The B.C. government sometimes seems to suffer from attention deficit disorder.
Take the case of B.C.’s nurse practitioners. The province began regulating these health-care professionals in 2005. The goal was to increase patient access to health care in an affordable, effective manner.
Many studies show this happens when nurse practitioners are included in the health-care mix.
The government invested in the profession. It supported development of training programs at three B.C. universities. It provided provincial health authorities with money for new nurse-practitioner positions, then salary money for a limited number of new positions until this year.
And then it walked away.
After nine years, almost 300 nurse practitioners practise in B.C. They diagnose and treat illnesses, order tests, prescribe medications and refer patients to specialists. They often work in tandem with doctors, midwives, physiotherapists and other health-care providers, complementing the expertise provided by other team members and freeing up physicians to focus on more complex diagnoses and treatments.
Sometimes, however, they serve as primary-care providers, working with communities where few — sometimes no — family doctors practise. In some rural communities and on many First Nations reserves, nurse practitioners are residents’ primary source of health care.
In larger urban centres, nurse practitioners often tend many of the illnesses, injuries and afflictions of the elderly, the addicted, the homeless and those with chronic disease or mental illness — members of the community who rarely appear in doctors’ waiting rooms.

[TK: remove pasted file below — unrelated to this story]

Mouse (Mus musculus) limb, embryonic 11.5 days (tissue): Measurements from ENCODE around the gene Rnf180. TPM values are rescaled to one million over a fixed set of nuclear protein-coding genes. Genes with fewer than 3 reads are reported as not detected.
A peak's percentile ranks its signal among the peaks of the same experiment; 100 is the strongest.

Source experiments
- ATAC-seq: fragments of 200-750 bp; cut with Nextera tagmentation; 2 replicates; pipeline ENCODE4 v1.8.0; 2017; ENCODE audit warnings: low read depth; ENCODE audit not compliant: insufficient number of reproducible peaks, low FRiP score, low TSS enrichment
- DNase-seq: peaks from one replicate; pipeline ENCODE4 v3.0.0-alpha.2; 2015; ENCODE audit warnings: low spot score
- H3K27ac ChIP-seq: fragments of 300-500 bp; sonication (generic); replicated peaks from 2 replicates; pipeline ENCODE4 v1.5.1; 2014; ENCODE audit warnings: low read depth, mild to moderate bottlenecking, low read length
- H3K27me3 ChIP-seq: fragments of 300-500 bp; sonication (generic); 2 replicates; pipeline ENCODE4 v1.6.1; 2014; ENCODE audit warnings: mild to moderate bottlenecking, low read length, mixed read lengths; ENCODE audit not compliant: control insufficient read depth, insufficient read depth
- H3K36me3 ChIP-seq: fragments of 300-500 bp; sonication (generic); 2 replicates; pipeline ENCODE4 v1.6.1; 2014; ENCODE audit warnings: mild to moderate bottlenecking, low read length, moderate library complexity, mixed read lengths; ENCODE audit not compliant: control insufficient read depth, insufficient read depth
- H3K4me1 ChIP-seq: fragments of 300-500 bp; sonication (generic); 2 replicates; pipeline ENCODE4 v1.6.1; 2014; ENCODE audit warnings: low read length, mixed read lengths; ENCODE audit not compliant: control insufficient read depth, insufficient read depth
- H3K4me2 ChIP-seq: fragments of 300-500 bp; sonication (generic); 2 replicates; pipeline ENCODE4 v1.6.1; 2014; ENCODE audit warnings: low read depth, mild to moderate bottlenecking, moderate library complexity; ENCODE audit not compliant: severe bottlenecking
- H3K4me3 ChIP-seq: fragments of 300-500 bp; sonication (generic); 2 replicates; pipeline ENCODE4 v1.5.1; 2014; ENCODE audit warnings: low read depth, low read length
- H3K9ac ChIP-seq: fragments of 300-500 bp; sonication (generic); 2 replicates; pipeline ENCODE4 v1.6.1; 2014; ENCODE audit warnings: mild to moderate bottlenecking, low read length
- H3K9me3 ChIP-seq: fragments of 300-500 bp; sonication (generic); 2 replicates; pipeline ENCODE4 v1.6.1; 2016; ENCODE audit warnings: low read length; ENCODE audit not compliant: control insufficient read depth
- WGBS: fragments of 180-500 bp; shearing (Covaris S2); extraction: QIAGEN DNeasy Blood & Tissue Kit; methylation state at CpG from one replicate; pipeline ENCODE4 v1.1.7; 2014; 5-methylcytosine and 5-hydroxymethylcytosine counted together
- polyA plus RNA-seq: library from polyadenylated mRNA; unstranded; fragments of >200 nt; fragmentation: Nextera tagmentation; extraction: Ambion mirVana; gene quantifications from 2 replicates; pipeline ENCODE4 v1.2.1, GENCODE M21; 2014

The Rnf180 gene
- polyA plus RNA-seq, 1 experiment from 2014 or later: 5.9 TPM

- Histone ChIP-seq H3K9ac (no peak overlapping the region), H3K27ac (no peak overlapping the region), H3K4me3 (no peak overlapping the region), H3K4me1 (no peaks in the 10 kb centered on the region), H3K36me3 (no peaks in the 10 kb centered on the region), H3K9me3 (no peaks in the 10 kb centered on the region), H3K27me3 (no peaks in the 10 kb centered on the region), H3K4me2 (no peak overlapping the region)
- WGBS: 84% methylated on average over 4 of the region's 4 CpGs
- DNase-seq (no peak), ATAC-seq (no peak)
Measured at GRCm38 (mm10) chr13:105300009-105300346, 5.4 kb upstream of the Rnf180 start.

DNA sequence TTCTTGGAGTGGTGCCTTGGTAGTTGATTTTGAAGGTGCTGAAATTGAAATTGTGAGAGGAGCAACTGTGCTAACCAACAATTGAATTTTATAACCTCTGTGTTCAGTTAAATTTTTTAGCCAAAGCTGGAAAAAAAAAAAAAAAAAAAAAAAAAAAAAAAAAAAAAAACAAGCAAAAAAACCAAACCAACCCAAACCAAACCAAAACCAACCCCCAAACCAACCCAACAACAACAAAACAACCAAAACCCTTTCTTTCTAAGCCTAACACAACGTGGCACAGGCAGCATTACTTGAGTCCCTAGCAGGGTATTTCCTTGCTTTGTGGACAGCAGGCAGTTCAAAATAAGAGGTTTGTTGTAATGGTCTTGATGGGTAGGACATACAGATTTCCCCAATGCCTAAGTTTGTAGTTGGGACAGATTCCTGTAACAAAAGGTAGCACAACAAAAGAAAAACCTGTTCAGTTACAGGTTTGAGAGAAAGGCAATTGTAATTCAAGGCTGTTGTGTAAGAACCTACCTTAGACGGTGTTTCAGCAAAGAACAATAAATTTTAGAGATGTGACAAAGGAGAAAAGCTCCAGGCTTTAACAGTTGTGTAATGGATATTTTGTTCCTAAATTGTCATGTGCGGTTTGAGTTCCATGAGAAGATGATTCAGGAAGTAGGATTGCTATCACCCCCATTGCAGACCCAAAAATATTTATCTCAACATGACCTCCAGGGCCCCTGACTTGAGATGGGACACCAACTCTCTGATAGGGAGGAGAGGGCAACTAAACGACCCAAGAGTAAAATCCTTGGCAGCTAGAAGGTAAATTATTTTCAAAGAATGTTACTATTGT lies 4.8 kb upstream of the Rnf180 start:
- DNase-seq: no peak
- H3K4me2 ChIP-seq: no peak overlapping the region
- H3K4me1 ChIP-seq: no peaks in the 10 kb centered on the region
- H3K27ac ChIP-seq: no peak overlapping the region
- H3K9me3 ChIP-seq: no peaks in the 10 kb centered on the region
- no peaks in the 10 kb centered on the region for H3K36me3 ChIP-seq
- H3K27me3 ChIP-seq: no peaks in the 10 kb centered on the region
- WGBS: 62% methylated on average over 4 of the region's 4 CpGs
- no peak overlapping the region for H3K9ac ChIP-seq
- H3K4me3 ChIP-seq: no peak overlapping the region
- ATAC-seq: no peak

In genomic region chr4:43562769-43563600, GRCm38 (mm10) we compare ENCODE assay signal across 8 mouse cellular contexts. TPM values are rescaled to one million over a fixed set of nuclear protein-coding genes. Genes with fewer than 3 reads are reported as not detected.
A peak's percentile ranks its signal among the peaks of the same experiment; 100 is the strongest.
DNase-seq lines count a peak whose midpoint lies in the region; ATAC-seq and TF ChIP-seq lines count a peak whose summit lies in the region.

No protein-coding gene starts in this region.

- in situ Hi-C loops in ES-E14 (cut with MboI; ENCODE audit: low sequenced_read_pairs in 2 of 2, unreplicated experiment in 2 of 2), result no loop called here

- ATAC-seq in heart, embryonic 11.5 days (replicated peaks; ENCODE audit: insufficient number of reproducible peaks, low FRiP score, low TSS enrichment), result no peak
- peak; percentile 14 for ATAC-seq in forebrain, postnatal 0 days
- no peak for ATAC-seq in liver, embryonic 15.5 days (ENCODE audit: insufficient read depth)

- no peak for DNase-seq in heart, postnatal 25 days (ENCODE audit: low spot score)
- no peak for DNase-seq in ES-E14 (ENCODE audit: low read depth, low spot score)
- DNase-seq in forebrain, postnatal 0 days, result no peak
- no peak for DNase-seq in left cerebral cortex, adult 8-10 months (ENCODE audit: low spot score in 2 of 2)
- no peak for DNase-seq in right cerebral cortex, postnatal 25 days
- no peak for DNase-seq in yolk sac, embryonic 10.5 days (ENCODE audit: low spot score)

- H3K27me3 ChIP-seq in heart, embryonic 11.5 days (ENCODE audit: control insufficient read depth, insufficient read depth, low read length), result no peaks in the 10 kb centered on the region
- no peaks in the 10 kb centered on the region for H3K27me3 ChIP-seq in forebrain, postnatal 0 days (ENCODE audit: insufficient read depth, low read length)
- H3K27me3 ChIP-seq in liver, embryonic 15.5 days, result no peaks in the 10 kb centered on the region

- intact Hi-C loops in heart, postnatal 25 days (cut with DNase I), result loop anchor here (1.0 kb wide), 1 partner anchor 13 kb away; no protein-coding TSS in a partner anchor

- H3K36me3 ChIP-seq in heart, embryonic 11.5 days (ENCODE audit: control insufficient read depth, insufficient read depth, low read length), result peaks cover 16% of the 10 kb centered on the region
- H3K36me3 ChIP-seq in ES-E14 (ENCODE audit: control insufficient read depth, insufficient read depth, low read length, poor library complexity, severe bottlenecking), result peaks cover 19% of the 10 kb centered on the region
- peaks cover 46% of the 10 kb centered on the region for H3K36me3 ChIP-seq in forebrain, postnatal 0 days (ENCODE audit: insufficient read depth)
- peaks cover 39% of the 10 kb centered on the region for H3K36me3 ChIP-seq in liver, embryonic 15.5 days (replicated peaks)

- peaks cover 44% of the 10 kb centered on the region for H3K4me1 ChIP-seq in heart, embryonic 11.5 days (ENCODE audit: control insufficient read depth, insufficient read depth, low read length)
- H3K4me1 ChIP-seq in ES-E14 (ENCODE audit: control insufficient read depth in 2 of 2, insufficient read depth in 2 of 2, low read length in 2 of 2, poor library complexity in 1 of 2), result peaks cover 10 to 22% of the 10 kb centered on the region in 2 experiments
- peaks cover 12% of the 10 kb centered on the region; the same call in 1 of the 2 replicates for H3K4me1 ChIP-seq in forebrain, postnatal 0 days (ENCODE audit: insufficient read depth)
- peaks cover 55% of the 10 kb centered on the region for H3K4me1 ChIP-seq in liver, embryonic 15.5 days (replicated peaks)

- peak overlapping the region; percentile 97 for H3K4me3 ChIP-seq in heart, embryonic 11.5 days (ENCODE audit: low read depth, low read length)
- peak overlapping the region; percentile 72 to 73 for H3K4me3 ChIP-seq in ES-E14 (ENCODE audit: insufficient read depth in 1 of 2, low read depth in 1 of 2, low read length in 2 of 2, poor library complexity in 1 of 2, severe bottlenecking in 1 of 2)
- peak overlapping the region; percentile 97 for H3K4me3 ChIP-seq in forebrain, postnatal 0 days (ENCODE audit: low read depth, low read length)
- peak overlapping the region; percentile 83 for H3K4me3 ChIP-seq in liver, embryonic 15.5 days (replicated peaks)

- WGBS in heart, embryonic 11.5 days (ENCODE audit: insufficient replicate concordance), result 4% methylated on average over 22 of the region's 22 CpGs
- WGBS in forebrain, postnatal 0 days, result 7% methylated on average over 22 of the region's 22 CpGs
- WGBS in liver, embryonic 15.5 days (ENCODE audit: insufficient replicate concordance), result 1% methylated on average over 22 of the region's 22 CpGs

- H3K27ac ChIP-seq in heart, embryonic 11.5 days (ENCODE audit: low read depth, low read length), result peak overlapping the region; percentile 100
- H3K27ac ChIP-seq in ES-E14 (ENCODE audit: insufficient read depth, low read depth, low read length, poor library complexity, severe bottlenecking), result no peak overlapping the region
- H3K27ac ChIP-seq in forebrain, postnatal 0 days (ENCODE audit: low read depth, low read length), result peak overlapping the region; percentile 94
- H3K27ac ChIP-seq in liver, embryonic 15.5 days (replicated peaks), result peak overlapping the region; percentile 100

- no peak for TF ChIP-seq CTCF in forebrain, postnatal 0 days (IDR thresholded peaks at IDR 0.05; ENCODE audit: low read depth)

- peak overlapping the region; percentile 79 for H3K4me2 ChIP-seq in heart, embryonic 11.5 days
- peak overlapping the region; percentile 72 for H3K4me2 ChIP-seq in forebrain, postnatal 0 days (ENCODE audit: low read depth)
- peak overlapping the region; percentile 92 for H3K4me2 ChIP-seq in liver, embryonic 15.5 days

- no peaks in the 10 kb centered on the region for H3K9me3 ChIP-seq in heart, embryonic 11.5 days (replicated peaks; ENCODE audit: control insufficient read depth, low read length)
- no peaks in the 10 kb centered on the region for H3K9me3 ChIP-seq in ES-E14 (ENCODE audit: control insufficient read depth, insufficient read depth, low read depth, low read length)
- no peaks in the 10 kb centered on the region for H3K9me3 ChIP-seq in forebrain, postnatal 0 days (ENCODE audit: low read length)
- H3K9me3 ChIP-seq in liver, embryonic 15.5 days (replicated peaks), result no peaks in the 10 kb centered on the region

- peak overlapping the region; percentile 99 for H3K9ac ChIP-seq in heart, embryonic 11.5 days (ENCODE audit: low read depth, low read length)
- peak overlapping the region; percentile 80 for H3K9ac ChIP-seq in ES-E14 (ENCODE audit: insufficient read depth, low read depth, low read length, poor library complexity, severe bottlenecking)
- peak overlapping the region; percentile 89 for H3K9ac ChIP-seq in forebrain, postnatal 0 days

Besides providing primary care for acute and chronic illness and conditions, nurse practitioners also teach and counsel patients — for instance, about nutrition or diabetes management. They arrange support for some of the most marginalized and disenfranchised people.
Yet, despite raising their voices on behalf of patients, they themselves risk being marginalized in the province’s health-care system.
Although some B.C. nurse practitioners work within health-care teams, many work in isolation and with little support. The province pays some of their salaries, and has left it to the cash-strapped health authorities to find funds to rent clinic space, purchase computers and provide office support. Often, nurse practitioners must negotiate for clinic space and computers themselves. Often, they must prepare all the required paperwork themselves and run samples to local medical labs for testing.
A most telling gaffe on the government’s part was to assign responsibility for the Nurse Practitioner Scope of Practice to the B.C. College of Physicians and Surgeons in this year’s budget and the corresponding Ministry of Health Service Plan. The scope of practice sets out the requirements and standards nurse practitioners must meet to practise their profession here, and is rigorously enforced by the College of Registered Nurses of B.C.
Although the department apologized and amended the documents last month, the error indicates the government’s lack of awareness of and attention to the profession and systems it invested in in 2005.
It also shows a lack of inclusiveness. The Ministry of Health hadn’t included nurse practitioners in its strategic consultations about the future of health care in this province — despite having formalized the profession in 2005 in order to solve some of the very same, very pressing problems the service plan is supposed to address.
If the government were a patient, a nurse practitioner might prescribe medication, suggest more attention to diet and nutrition and help it access the resources it needs to function more effectively.
But, alas, nurse practitioners must consider their own profession as a patient in need of support and services. How sad that these hard-working professionals need to divide the attention they give to patients to ensure those same patients — including the most marginalized — continue to have the access to care promised in 2005.